Guest Author: Mikey Nixon
The mountains have a funny way of bringing people full circle. As the seasons shift through the years, mentors become the mentored; the peaks that once scared you become the places that redeem you; and, after time makes its steady march, you find yourself carrying your mom’s skis to the lift instead of the other way around.
My obsession with snowboarding took me on a path from Calgary, AB, through the mountains of Interior BC and eventually landed me in Whistler about seven years ago. As is the case with almost every ski bum, I don’t see my family nearly as much as I’d like. And while my mom, who still lives in Calgary, isn’t too far away in the grand scheme of things, we’ve only been able to organize three visits since I moved here.
On her last visit, she came in August and we went for a day of sightseeing on Whistler Blackcomb, enjoying a full day of mountain vistas and filling in some of the details that the letters, emails and phonecalls had failed to cover over the years (you can read Mikey’s account of that trip here). To borrow a phrase from mountain culture, we crushed it out there. So it seemed only natural to set up her next visit in the winter and go skiing together. It worked out really well, so I figured I’d share The Eight Stages of Going on a Whistler Ski Date with your Mom:
One of my earliest memories, which at this point is just a memory of a memory, is my mom defrosting my frozen feet with her hands at a now-defunct ski lodge in the Canadian Rockies. I was howling sweet bloody murder, drowning out the din of conversation in the ski hill cafeteria while my mom did her best to calm me down. And while I may not have been having the nicest time of my life that day, my mom and the rest of my family worked really hard to make sure the mountains were always a huge part of our family existence.
It worked, maybe a little too well. Growing up skiing with my mom, my dad, my stepmom and my two brothers instilled a love for the mountains within me that’s only gotten stronger over the last three decades. I hightailed it to Fernie, BC the year after finishing high school and have spent every winter in a mountain town ever since.
Organizing a Visit
This can often prove to be the most difficult part of the journey. But you just have to stay strong, push through the logistics and make it happen.
Last time my mom visited me in Whistler during Crankworx, which meant that the village was at max capacity. She loved it, but I was happy that she chose to come in early December this time around. It’s a great time of year to visit, with most of the destination visitors sticking closer to home before the holidays.
One Day of Sightseeing
Like I said, my mom and I went sightseeing in the alpine last time she was here. The wildflowers were out, the marmots were whistlin’ and Cheakamaus Lake was glowing aquamarine. It was nice, to be sure. But I really wanted my mom to see what this place looks like in the winter.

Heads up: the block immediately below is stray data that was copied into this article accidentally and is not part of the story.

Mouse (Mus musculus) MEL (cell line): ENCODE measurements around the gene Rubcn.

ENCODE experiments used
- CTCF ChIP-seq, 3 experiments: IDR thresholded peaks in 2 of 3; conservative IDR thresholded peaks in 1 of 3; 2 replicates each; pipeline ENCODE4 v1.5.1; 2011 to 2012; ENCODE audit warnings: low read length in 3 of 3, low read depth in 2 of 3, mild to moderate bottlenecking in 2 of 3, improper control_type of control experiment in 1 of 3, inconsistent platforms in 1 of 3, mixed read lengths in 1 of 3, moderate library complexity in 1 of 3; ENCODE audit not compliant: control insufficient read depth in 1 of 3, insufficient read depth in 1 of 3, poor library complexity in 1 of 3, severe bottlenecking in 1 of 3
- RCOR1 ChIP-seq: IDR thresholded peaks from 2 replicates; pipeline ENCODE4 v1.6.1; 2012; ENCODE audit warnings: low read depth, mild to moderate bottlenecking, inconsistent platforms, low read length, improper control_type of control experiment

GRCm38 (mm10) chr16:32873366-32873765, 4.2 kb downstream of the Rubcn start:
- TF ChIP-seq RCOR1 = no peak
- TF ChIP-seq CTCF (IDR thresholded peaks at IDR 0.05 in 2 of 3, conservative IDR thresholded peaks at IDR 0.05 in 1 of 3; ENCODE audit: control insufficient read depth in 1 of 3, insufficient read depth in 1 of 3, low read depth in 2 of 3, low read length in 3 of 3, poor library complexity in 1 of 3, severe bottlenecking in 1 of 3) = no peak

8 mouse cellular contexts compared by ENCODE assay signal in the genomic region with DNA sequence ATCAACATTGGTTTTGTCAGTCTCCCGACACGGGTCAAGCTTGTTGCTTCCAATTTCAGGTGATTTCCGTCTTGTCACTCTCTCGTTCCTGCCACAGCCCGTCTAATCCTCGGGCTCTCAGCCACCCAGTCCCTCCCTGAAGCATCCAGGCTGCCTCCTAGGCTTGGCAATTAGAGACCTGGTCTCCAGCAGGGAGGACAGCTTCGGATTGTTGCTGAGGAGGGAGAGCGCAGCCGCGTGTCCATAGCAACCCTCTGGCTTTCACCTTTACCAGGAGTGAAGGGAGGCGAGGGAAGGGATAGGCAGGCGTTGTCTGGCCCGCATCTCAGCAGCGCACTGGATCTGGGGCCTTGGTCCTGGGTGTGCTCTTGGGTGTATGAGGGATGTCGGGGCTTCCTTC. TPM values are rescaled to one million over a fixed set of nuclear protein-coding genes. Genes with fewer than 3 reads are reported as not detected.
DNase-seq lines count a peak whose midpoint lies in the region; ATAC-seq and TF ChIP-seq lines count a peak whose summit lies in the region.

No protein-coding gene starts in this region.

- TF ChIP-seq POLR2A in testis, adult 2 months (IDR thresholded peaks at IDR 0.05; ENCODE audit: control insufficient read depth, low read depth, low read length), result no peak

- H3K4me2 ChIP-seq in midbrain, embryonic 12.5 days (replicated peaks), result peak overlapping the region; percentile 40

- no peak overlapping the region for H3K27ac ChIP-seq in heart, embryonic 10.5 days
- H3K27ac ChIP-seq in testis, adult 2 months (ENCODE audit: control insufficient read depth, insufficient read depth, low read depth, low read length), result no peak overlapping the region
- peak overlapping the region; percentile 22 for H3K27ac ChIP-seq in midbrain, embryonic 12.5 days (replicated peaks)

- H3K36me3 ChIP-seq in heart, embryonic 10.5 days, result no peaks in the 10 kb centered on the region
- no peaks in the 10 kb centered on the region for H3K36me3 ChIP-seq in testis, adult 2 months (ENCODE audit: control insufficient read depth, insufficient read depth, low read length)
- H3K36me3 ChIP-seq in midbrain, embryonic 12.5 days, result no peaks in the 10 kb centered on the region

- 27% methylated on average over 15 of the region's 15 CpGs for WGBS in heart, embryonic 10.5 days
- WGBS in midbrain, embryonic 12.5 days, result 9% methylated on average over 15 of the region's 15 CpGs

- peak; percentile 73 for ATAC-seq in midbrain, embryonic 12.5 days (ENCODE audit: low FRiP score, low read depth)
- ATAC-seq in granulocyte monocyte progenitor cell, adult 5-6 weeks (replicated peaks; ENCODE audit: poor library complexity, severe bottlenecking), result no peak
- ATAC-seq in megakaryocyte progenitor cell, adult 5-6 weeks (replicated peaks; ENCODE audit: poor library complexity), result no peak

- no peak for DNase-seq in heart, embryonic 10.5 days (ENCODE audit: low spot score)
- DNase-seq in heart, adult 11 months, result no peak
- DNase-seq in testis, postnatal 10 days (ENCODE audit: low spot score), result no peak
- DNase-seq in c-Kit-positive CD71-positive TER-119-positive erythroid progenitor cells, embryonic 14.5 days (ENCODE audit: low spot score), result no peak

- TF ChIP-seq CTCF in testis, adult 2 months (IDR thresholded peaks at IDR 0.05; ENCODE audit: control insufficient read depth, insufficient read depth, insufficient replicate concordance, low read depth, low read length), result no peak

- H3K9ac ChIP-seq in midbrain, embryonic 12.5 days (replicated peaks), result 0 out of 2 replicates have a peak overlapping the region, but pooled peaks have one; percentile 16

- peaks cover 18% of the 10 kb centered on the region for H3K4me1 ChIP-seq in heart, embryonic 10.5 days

We were in the midst of the deep freeze while she was here: -20 in the alpine. But we went up anyways and enjoyed the low December light striking the sea of peaks on a perfectly sunny day.
Picking the Day
I figured it wasn’t too far-fetched to time our ski day with a fresh dusting of snow. Sure, my mom just turned 70, she hadn’t skied in four years and she lost a lung to cancer a few years ago. But she was confident that she could handle whatever the mountain had to offer.
The forecast looked promising, with 4-6 cms predicted the night before our chosen day. Fresh snow, but nothing too taxing for an older set of legs and lung.
Getting the Gear
Gone are the days of skinny skis that take years of experience to master. The new technology makes skiing a lot easier than it used to be, which bodes well for anyone who hasn’t been out in a while. And the ability to rent skis or boards right in town is handy if you don’t own a set or want to travel with them.
We went to the rental store at the base of Blackcomb Mountain and asked for a pair of forgiving mid-fat skis, ones that would float in the soft snow but still hold an edge on the groomed runs. They set us up, sweetening the deal with the most comfortable ski boots my mom had ever tried on.
Hittin’ the Slopes
I set the alarm nice and early, hoping that the forecast would hold and we could get up in time to enjoy 4-8 cms sitting on top of perfectly-groomed runs. We only got 2 cms of new snow, so we figured that was a good enough excuse to take our time getting to the lifts.
But once we got up there, we really strutted our stuff. My mom looked like she hadn’t missed a beat over the years, linking turns together with the exact same style I remember from such a long time ago. And it’s safe to say I’ve progressed over the years as well (I try not to cry in the daylodge anymore).
That 2cms proved to be the perfect amount of new snow for my mom, especially since the sun seemed to come out whenever we needed it to.
Ok, so I might have enjoyed this Whistler tradition more than my mom did. We went to the Handlebar Après Bar in the Upper Village and my mom asked for a sample of the house red, deciding upon its arrival that it was the perfect quantity for celebratory libations.
Classic mom move.
Either way, she had something to cheers with and it really cushioned the blow when I picked up the bar tab like an adult at the end of the day.
Huge thanks to Whistler Blackcomb for helping set up the day of skiing and a huge shout-out to all the moms, dads, brothers, sisters and everyone else who takes the time to get their loved ones out in the mountains….
BC Family Day is just around the corner, it might just be the time to take your Mom, Dad or grandparents skiing. Check out our Insider’s Guide to green runs for cruisey lap ideas, and if you have a non-skier in the family we can help with ski-free ideas too.